@@ -115,6 +115,14 @@ To test this, you can kill the server.js process and forever will restart it. If
Note that I *would not* recommend using nodemon in a production environment - but that's because I wouldn't want it restart without my explicit instruction.
+#Help! My changes aren't being detected!
+nodemon has three potential methods it uses to look for file changes. First, it polls using the find command to search for files modified within the last second. This method works on systems with a BSD based find (Mac, for example).
+Next it tries using node's fs.watch. fs.watch will not always work however, and nodemon will try and detect if this is the case by writing a file to the tmp directory and seeing if fs.watch is triggered when it's removed. If nodemon finds that fs.watch was not triggered, it will then fall back to the third method (called legacy watch), which works by statting each file in your working directory looking for changes to the last modified time. This is the most cpu intensive method, but it may be the only option on some systems.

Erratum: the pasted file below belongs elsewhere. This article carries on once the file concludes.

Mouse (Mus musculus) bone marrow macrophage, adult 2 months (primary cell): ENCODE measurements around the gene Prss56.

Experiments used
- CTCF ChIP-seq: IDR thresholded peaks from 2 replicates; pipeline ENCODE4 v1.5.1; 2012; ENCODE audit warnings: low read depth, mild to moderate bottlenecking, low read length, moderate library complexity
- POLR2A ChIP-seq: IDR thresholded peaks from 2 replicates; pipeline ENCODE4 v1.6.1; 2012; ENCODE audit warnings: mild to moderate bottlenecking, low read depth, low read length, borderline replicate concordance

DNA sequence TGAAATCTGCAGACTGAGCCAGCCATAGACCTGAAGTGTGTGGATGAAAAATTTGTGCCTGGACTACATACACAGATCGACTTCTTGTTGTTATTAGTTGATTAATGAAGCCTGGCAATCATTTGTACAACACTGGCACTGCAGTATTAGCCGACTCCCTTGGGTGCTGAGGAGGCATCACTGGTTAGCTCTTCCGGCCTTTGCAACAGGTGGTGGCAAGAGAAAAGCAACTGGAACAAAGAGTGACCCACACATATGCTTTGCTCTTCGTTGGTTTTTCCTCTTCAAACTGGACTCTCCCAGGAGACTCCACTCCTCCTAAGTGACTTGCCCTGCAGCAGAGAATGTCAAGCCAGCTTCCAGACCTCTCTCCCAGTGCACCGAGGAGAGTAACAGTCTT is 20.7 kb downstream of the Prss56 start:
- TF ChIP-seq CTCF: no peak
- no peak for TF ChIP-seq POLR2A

+In certain cases, like when where you are working on a different drive than your tmp directory is on, fs.watch may give you a false positive. You can force nodemon to start using the most compatible legacy method by passing the -L switch, e.g. `nodemon -L /my/odd/file.js`.